At first glance, Friday's jobs report looks like a solid win: 271,000 new jobs created in October, 12,000 more jobs over August and September than we originally thought, and a 5 percent unemployment rate. But when you start to look more closely, it's not a pretty picture.

We're still a very long way from closing the hole in the jobs supply left by the Great Recession; labor force participation remains way too low; and the uptick in wage growth — the surest sign of a recovering labor market — was so small it could easily be a statistical blip.

There's still a very real rot in the American economy.

The collapse of aggregate demand explains a lot of this. But another story here is investment in new capital and productive capacity. If demand sets the floor for how much economic output can grow, investment sets the ceiling against which that floor can push. Beyond that, investment itself also creates demand: If you build a new tractor, a new office building, or a new batch of computers, workers have to be paid to do the building.

So how much revenue American companies plow back into new investments is a key part of the recovery. And a study the Roosevelt Institute released on Friday says investment is shockingly low — well below where it's been at an equivalent point in any other recovery since World War II.

Now, according to official government statistics, investment as a share of gross domestic product (GDP), while below its peak of the early 1980s, is doing fine. But John Jay College economics professor J.W. Mason, the Roosevelt study's author, pointed out that this is a deceptive metric. If the current recovery is unnaturally weak, then GDP as a whole will be unnaturally low, and a lower absolute level of investment could nonetheless read as a normal share of GDP. A better approach is to just compare the cumulative change in business investment during this recovery versus previous recoveries.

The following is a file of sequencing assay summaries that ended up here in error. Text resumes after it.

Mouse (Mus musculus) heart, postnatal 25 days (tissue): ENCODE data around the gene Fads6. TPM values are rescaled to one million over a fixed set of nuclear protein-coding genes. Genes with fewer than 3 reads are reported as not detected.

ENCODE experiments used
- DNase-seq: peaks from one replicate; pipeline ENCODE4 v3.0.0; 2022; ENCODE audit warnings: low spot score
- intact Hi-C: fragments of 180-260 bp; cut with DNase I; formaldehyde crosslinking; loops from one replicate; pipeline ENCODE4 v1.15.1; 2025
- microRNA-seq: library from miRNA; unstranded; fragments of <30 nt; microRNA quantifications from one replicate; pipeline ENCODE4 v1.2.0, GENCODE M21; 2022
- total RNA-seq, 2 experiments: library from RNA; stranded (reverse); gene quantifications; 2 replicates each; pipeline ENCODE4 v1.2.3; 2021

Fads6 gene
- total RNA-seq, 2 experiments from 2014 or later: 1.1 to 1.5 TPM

(Graph courtesy of Understanding Short-Termism by J.W. Mason, the Roosevelt Institute, November 6, 2015.)

"Real investment is about 8 percent above where it was at the end of the last expansion," Mason explained in an interview with The Week. "In the weakest expansion before this one — which also happens to be the last expansion — we were at 20 percent above the previous level at this point."

Making matters worse, government statistics for investment recently changed to include things like intellectual property development, which arguably don't capture the kind of increase in the economy's productive capacity we're concerned with here. That means the depth of the post-2008 collapse in business investment is even worse than the graph above suggests.

And remember, this is all occurring when "we have exceptionally high corporate profits, and exceptionally cheap and available credit. Under those circumstances you'd think investment would be booming," Mason said.

How did this happen?

Revenue comes into a business, and then some of it goes out as income to workers, some of it goes into new investment, and some gets spit back out as payments to shareholders. Starting in the 1980s, the payouts-to-shareholders portion started to rise, and now completely swamps the other portions: